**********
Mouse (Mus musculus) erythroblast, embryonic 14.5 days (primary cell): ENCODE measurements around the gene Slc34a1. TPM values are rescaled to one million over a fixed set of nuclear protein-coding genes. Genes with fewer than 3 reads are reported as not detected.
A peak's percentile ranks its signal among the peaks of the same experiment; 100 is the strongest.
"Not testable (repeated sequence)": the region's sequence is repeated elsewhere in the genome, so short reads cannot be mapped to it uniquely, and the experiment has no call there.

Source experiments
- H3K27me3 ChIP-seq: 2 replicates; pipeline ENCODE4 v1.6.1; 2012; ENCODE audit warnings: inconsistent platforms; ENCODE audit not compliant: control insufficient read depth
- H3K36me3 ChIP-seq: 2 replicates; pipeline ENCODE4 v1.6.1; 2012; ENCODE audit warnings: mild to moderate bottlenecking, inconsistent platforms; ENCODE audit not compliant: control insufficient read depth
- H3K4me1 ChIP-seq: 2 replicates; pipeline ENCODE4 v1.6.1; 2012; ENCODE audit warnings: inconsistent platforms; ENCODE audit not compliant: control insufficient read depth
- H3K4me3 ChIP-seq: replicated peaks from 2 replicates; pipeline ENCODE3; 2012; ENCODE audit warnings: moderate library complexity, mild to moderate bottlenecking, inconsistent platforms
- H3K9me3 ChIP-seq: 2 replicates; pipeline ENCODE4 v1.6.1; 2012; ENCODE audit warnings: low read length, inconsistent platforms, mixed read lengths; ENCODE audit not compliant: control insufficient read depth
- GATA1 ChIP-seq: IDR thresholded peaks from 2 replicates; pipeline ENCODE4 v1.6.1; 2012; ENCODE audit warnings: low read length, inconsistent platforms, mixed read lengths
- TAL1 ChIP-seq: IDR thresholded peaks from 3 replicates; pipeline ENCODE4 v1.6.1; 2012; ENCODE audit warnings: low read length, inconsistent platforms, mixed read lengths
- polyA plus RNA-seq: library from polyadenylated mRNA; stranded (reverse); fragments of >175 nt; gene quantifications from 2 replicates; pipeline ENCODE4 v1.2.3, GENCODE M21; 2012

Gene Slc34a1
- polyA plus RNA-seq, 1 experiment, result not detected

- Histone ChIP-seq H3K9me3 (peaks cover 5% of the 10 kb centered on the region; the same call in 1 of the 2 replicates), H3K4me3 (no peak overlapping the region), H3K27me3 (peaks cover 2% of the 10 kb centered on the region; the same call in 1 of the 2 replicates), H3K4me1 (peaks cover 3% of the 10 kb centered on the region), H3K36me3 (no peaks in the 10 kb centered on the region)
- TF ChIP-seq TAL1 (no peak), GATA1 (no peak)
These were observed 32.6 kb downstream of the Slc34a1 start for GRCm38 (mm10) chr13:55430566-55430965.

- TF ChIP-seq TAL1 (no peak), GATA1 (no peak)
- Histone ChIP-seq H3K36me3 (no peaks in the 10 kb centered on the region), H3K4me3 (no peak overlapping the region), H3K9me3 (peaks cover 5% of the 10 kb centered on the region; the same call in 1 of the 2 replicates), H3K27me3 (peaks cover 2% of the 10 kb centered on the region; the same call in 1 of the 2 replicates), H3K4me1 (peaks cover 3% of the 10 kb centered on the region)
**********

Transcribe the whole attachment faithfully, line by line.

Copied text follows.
Mouse (Mus musculus) erythroblast, embryonic 14.5 days (primary cell): ENCODE measurements around the gene Slc34a1. TPM values are rescaled to one million over a fixed set of nuclear protein-coding genes. Genes with fewer than 3 reads are reported as not detected.
A peak's percentile ranks its signal among the peaks of the same experiment; 100 is the strongest.
"Not testable (repeated sequence)": the region's sequence is repeated elsewhere in the genome, so short reads cannot be mapped to it uniquely, and the experiment has no call there.

Source experiments
- H3K27me3 ChIP-seq: 2 replicates; pipeline ENCODE4 v1.6.1; 2012; ENCODE audit warnings: inconsistent platforms; ENCODE audit not compliant: control insufficient read depth
- H3K36me3 ChIP-seq: 2 replicates; pipeline ENCODE4 v1.6.1; 2012; ENCODE audit warnings: mild to moderate bottlenecking, inconsistent platforms; ENCODE audit not compliant: control insufficient read depth
- H3K4me1 ChIP-seq: 2 replicates; pipeline ENCODE4 v1.6.1; 2012; ENCODE audit warnings: inconsistent platforms; ENCODE audit not compliant: control insufficient read depth
- H3K4me3 ChIP-seq: replicated peaks from 2 replicates; pipeline ENCODE3; 2012; ENCODE audit warnings: moderate library complexity, mild to moderate bottlenecking, inconsistent platforms
- H3K9me3 ChIP-seq: 2 replicates; pipeline ENCODE4 v1.6.1; 2012; ENCODE audit warnings: low read length, inconsistent platforms, mixed read lengths; ENCODE audit not compliant: control insufficient read depth
- GATA1 ChIP-seq: IDR thresholded peaks from 2 replicates; pipeline ENCODE4 v1.6.1; 2012; ENCODE audit warnings: low read length, inconsistent platforms, mixed read lengths
- TAL1 ChIP-seq: IDR thresholded peaks from 3 replicates; pipeline ENCODE4 v1.6.1; 2012; ENCODE audit warnings: low read length, inconsistent platforms, mixed read lengths
- polyA plus RNA-seq: library from polyadenylated mRNA; stranded (reverse); fragments of >175 nt; gene quantifications from 2 replicates; pipeline ENCODE4 v1.2.3, GENCODE M21; 2012

Gene Slc34a1
- polyA plus RNA-seq, 1 experiment, result not detected

- Histone ChIP-seq H3K9me3 (peaks cover 5% of the 10 kb centered on the region; the same call in 1 of the 2 replicates), H3K4me3 (no peak overlapping the region), H3K27me3 (peaks cover 2% of the 10 kb centered on the region; the same call in 1 of the 2 replicates), H3K4me1 (peaks cover 3% of the 10 kb centered on the region), H3K36me3 (no peaks in the 10 kb centered on the region)
- TF ChIP-seq TAL1 (no peak), GATA1 (no peak)
These were observed 32.6 kb downstream of the Slc34a1 start for GRCm38 (mm10) chr13:55430566-55430965.

- TF ChIP-seq TAL1 (no peak), GATA1 (no peak)
- Histone ChIP-seq H3K36me3 (no peaks in the 10 kb centered on the region), H3K4me3 (no peak overlapping the region), H3K9me3 (peaks cover 5% of the 10 kb centered on the region; the same call in 1 of the 2 replicates), H3K27me3 (peaks cover 2% of the 10 kb centered on the region; the same call in 1 of the 2 replicates), H3K4me1 (peaks cover 3% of the 10 kb centered on the region)